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Author Jorge Semprun dies in Paris, aged 87

AFP/Frank Perry

French and Spanish politicians and cultural figures on Wednesday paid tribute to Jorge Semprun, the Spanish writer and former culture minister who died overnight in Paris at the ago of 87. Semprun, who was born into a Spanish Republican family, spent much of his life in exile in France and wrote in French.


Semprun was “one of the last great participants in a tragic but brilliant epoch in the intellectual and literary history of our country”, President Nicolas Sarkozy said, pointing out that he had become a critic of Stalinism after his experiences as a Communist Party member.

 Semprun was culture minister in Spain's Socialist government from 1988 to 1991.

French Socialist Jack Lang, who was culture minister in Paris at the time, recalled an “exciting period” when they formed “an inseparable duo” who “gave a new élan to the Europe of culture”.

Spanish Prime Minister Jose Luis Rodriguez Zapatero hailed “one of Europe’s great democrats”, a “magnificent writer” and a “participant in the great historic upheavals of the 20th century”.

French author Erik Orsenna called Semprun “a big brother and at the same time a great Spaniard”.

Semprun wrote 22 books and 16 film scripts, working with directors Alain Resnais and Costa-Gravas, who on Wednesday described him as “a man of perfect intellectual honesty”.

Politics and literature were inextricably mingled in Jorge Semprun’s life story. He spent much of his life in exile and some of it in a concentration camp, returned to Spain when democracy was restored but came back to Paris in his old age.

Here are some of the key events in his life:

  • 1923: Born in Madrid, the son of politician and lawyer Jose Maria Semprun and Susana Maura, the daughter of former liberal prime minister, Antonio Maura;
  • 1936: Revolt led by fascist General Francisco Franco begins the Spanish civil war;
  • 1937: Family leaves Spain for the Netherlands, where Jose Maria is the republican ambassador;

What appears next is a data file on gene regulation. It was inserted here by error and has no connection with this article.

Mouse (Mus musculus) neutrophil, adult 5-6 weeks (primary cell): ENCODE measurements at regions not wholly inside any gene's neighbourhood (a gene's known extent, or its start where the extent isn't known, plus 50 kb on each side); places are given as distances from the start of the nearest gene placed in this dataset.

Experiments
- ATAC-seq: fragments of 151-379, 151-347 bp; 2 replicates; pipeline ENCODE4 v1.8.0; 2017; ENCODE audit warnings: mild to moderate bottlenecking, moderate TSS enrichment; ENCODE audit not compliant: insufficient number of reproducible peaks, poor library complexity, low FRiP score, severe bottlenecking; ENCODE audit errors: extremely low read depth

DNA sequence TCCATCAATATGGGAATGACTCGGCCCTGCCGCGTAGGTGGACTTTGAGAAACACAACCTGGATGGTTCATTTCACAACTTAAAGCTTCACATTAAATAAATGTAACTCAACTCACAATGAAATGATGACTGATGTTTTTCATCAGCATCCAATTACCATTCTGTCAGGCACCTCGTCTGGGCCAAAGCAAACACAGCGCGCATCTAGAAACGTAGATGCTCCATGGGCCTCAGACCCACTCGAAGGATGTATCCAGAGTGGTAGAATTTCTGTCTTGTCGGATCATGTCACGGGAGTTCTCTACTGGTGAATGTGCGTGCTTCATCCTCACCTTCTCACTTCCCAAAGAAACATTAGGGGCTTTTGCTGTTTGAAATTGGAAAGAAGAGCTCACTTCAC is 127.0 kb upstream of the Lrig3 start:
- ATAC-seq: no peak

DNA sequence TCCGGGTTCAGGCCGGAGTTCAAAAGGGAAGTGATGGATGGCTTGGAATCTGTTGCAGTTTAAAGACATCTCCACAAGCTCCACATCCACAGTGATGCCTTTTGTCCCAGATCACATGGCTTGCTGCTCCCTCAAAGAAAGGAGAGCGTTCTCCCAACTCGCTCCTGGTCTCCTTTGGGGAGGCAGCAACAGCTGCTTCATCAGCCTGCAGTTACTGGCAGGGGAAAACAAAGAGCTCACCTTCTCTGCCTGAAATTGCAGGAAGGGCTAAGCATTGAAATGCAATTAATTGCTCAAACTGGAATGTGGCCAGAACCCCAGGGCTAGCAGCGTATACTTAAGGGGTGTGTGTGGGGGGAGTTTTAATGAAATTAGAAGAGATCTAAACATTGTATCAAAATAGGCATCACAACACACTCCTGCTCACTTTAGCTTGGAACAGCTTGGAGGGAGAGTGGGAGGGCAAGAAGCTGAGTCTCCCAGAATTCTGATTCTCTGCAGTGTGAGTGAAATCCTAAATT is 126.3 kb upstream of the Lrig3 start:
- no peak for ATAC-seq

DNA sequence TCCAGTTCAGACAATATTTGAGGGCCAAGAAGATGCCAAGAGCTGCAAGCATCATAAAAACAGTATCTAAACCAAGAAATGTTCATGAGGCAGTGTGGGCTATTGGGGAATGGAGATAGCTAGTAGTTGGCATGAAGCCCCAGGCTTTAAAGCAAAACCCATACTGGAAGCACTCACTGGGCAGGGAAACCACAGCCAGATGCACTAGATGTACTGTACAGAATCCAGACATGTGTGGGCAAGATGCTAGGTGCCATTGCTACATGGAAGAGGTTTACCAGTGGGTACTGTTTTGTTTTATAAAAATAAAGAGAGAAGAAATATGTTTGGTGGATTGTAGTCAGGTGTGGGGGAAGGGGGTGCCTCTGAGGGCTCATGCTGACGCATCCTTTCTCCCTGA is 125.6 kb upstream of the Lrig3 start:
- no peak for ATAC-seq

• 1939: Republican representation closed, family moved to France – Jorge goes to school at Paris lycée Henri IV – war breaks out;
  • 1940: Jpins French resistance;
  • 1942: Joins Spanish Communist Party (PCE) in exile;
  • 1943: Captured by Germans and sent to Buchenwald concentration camp;
  • 1945: Participates in uprising as allied troops approach Buchenwald, freed, returns to Paris, becomes a translator at Unesco and continues political activity with the PCE;
  • 1953-1962: Works full-time organising and participating in PCE activities within Spain;
  • 1964: Expelled from PCE for “deviating from the party”, dedicates his life to writing;
  • 1969: Femina prize for La deuxième mort de Ramon Mercader (The second death of Ramon Mercader);
  • 1975: Death of Franco, followed by the return to democracy;
  • 1982: Spanish Socialist Party (Psoe) elected to government;
  • 1988: Appointed culture minister in Psoe government;
  • 1991: Resigns from government after differences with Psoe number two, Alfonso Guerra;
  • 1994: German publishers’ and bookshops’ peace prize for L’Ecriture ou la vie (Writing or life);
  • 1996: Elected to the Académie Goncourt;
  • 2004: Prix Ulysse for his life’s work;
  • 2011: Dies peacefully in Paris, aged 87.

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